I’ve seen a couple of graphic novels telling the story of the Beatles. Some try and cram too much into a small book, others over egg the narrative with knowing references. This one concentrates on the story of the group up to the release of their first single. It’s by no means a comprehensive study of the period, but it does include lots of people who seem to be getting lost in the modern Beatle World. These include Allan Williams, Mona Best, Bob Wooler, Astrid, Klaus and Jurgen. Brian Epstein is included too, but he did have a whole graphic novel to himself not too long ago – it’s well worth seeking out by the way.
Back to the book in hand – well just recently put down to be accurate -I enjoyed reading it. It’s not earth-shattering, it’s not telling fans anything they didn’t know, but it is a good way to bring the story to a newer audience. Graphic novels are hugely popular, some even escape into mainstream shops like HMV so it’s a good medium to reach out in, and there is a growing library of rock and pop graphic biographies out there. I know that the author has been visiting schools with this one to promote students going into Arts based studies, and I can see how the story within can be used in that way.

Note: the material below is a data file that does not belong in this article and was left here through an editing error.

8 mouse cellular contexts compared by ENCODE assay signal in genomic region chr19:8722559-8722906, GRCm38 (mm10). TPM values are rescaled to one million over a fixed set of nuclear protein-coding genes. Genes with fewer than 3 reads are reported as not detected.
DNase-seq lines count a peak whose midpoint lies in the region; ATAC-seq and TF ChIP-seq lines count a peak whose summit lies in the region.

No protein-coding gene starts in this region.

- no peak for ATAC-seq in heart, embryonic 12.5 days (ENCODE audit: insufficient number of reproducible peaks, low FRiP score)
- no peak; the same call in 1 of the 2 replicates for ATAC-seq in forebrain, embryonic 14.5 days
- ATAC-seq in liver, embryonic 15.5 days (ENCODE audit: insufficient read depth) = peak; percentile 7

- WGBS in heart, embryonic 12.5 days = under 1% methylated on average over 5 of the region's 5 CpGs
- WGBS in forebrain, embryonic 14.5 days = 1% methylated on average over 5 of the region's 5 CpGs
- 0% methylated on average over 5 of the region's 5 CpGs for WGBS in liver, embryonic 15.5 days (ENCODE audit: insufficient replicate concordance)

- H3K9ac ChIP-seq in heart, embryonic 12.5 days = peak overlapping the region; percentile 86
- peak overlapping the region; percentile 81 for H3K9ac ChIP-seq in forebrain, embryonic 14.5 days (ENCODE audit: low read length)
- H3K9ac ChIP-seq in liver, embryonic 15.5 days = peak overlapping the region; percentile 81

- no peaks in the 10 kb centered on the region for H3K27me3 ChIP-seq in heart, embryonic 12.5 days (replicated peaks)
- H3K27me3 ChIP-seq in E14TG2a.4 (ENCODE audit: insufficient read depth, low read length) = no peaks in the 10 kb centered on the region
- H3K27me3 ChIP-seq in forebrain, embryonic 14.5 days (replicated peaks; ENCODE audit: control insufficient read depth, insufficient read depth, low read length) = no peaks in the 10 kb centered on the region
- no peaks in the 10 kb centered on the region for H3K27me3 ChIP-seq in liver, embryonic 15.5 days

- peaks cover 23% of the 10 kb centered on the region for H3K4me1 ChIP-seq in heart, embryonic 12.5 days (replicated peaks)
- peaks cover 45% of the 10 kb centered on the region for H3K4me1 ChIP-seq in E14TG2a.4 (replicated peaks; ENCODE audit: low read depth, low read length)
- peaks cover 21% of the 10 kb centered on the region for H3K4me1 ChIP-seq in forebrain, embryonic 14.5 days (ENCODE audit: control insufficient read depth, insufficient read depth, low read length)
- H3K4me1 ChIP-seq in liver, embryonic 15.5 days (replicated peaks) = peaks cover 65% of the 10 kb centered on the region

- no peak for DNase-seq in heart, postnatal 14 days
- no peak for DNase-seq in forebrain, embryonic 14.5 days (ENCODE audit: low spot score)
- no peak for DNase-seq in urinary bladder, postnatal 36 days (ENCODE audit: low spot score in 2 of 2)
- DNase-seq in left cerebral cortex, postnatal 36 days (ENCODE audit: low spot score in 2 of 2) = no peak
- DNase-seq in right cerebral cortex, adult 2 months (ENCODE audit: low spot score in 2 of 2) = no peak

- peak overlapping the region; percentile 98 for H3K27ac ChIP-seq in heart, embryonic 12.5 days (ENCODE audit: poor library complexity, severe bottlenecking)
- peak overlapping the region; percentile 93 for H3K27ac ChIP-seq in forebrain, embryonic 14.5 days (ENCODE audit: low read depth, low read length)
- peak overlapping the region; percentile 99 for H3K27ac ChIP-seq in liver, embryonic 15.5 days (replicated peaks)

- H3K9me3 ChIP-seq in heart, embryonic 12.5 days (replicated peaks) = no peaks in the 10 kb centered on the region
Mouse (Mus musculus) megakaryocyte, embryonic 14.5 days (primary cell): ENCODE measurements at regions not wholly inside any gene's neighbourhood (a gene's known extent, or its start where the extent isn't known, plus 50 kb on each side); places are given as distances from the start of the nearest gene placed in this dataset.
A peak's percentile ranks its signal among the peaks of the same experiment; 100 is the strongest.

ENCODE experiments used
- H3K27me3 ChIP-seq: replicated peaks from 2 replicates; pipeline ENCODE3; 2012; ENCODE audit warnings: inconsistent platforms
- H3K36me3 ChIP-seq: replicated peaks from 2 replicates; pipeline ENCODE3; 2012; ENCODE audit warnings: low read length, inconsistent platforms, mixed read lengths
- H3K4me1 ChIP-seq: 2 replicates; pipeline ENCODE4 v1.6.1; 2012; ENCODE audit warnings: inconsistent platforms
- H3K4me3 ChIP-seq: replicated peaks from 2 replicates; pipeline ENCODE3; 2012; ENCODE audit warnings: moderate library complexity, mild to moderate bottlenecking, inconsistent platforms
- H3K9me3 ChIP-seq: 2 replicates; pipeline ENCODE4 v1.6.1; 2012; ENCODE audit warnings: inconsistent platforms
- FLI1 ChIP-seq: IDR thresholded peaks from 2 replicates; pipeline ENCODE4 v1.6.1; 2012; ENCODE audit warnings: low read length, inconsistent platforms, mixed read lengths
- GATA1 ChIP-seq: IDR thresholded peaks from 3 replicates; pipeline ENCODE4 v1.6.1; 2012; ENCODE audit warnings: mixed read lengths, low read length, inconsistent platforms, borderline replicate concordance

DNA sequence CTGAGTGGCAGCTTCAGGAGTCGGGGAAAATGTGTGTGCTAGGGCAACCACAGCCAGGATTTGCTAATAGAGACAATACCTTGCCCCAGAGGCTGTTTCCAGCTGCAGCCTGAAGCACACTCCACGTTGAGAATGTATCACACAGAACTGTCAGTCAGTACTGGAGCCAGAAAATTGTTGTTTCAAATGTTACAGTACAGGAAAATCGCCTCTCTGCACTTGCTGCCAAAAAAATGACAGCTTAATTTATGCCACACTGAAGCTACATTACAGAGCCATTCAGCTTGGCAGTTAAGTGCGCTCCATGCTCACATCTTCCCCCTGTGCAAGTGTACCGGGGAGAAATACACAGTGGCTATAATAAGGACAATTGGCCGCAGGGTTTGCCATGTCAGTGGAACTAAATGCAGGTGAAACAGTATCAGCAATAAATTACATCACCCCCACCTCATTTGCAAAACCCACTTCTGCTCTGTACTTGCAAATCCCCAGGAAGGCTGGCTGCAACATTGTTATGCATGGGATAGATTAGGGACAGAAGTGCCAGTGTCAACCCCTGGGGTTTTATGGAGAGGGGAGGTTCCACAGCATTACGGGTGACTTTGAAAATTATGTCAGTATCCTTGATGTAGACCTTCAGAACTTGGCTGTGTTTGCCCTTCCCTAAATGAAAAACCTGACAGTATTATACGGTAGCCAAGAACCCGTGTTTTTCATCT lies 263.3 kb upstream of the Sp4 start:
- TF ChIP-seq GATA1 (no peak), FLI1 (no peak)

I’m certain that you can sit and nit-pick over various bits of this book, but the story is carried out well and it’s a nice easy read. By that I mean it flowed well, not that it is too simplistic. You just need to turn off your mind, relax and remember it’s not something that’s necessarily aimed at the die-hards, it’s to entice and bewitch another generation with the tale of the early Beatles. The further reading is up to them.
The Beatles: All Our Yesterdays is published by Campfire Graphic Novels and retails at £12.99. If you happen to pop into The Beatles Shop in Liverpool all their current stock is signed by the author Jason Quinn.